President and General Director
[caption id="attachment_6124" align="alignright" width="240"] Photo: Gideon Hart[/caption]
John Evans was born in 1953 in South Wales, United Kingdom, where he studied at the University of Wales, completing his doctoral thesis on Benjamin Britten in 1984. He has lectured extensively on Britten throughout the UK and North America, and his many publications include Benjamin Britten: Pictures from a Life 1913–1976 (Faber & Faber); A Britten Source Book (Britten-Pears Library Publications); contributions to The Britten Companion (Faber & Faber); and opera handbooks on Peter Grimes, Gloriana, The Turn of the Screw and Death in Venice. He is the editor of Journeying Boy: The Diaries of the Young Benjamin Britten, which is available in hardcover and paperback editions through faber.co.uk; and in the United States via Amazon.com.
Evans began his professional career in 1978 as administrator of the Britten-Pears School for Advanced Musical Studies at Snape Maltings, and for five years (from 1980 to 1984) he was Research Scholar at the Britten-Pears Library & Archive at Aldeburgh. He joined the British Broadcasting Corporation in 1985 as a music producer for BBC Radio 3 (the UK’s nationwide cultural station) becoming senior producer for opera the following year; chief producer of the BBC Singers in 1989; editor of the daytime schedule in 1991; and head of Radio 3 Music in 1993. In 1998, he assumed executive and artistic responsibility for the BBC’s Orchestras and Choirs, and in 2000, he became head of Music Policy and Production for the station.
During his eight years as a producer for Radio 3, Evans specialized largely in the production of live music, but also made two highly acclaimed documentaries on the life and work of the tenor Sir Peter Pears and the legacy of the Russian conductor and commissioner of new music, Serge Koussevitsky. As an executive producer, he was responsible over two decades for many of the network’s landmark projects, including A Britten Evening; A Bernstein Day (live from New York); Live from Tanglewood (a weekend of broadcasting, live from the summer home of the Boston Symphony Orchestra); Danube Week; Barcelona Nights; Dutch Week; A Festival of Britten; and Listen Up! — a month-long broadcast festival celebrating the diverse activities of UK Orchestras. In May 2005, in his last year at the BBC, he directed Radio 3’s UK-wide Leonard Bernstein Season. Dr. Evans’s awards have included the coveted Sony Gold Award for Broadcasting Event of the Year in 1996 for Live from Tanglewood, and a Prix Italia and Royal Philharmonic Society Award as music producer for the BBC film version of Bela Bartok’s opera, Duke Bluebeard’s Castle.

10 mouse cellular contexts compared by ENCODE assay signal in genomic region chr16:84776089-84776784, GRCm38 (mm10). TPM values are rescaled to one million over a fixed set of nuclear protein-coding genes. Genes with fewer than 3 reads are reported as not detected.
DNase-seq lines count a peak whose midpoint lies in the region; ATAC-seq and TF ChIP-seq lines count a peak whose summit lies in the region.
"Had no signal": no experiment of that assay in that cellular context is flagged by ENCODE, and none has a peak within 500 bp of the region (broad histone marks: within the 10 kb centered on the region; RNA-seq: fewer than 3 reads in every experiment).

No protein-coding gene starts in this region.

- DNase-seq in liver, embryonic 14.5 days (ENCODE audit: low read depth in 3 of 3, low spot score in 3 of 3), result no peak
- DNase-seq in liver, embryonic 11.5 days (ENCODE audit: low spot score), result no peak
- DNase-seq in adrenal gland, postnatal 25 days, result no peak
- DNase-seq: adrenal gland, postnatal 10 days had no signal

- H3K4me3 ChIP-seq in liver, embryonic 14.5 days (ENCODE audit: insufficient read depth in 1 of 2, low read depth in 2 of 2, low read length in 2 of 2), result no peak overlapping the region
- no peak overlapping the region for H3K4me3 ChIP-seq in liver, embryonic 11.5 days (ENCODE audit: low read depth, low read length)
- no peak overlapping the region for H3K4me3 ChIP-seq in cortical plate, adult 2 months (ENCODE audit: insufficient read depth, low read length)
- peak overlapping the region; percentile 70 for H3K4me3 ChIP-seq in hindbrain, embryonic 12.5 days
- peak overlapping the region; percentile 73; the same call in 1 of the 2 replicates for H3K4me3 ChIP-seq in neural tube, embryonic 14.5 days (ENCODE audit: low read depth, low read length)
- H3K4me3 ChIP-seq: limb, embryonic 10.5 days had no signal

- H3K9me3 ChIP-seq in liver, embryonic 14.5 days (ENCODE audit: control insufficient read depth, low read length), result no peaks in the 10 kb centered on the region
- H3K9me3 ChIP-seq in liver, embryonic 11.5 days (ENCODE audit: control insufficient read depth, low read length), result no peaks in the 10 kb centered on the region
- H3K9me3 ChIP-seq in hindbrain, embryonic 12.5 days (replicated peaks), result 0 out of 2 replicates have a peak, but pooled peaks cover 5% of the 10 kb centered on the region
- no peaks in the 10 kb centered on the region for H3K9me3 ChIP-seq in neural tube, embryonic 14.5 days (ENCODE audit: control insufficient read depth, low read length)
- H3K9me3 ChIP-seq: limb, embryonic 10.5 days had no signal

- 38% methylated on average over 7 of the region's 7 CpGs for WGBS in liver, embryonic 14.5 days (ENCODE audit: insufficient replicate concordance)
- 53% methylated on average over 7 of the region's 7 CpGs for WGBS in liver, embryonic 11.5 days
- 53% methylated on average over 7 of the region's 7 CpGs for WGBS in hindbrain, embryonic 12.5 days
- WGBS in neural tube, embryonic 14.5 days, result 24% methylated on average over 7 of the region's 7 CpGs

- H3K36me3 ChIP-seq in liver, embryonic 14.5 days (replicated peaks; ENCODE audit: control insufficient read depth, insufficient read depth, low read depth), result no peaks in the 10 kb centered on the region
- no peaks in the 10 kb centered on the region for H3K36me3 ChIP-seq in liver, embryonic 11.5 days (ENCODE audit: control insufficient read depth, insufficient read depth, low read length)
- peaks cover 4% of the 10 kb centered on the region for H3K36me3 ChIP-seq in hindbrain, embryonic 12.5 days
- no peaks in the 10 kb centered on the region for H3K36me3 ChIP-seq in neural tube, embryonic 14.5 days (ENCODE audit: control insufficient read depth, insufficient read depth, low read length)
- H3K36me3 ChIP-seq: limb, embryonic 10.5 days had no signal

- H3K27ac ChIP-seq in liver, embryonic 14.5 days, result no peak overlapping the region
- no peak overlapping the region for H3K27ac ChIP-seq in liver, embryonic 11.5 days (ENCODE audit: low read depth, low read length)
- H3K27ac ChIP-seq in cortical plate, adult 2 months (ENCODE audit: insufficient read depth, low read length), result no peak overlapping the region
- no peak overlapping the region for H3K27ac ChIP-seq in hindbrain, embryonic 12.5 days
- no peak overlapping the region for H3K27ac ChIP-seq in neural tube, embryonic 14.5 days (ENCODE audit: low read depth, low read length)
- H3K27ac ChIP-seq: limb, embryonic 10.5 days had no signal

Evans joined the Oregon Bach Festival in the summer of 2007, succeeding cofounder Royce Saltzman. Under his guidance the Festival has broken box office records and has expanded its seasonal and geographic reach with syndicated broadcasts, co-production of a year-long chamber music series, and concerts in Ashland, Bend, and Portland, where it now produces a summer concert series in conjunction with the Eugene-based festival. In June 2011, the OBF launched the Digital Bach Project website, a comprehensive multimedia exploration of Bach’s B Minor Mass underwritten by the Hinkle Charitable Foundation. The site includes more than four hours of high definition video of OBF Artistic Director Helmuth Rilling’s lecture-concert on the mass, for which Evans served as executive producer.
In addition to his work stateside, Evans is vice president of the Welsh Music Guild and a director of The Britten Estate Ltd. He has served on the Juries of the Lisbon and Kondrashin International Conducting Competitions, the Laurence Olivier Awards, the British Academy of Composers and Songwriters Awards, the BBC Singer of the World and Tosti Singing Competitions, and has chaired the juries for the Royal Philharmonic Society Awards, BBC Choir of the Year competition, the Prix Italia and the Vienna Television Awards.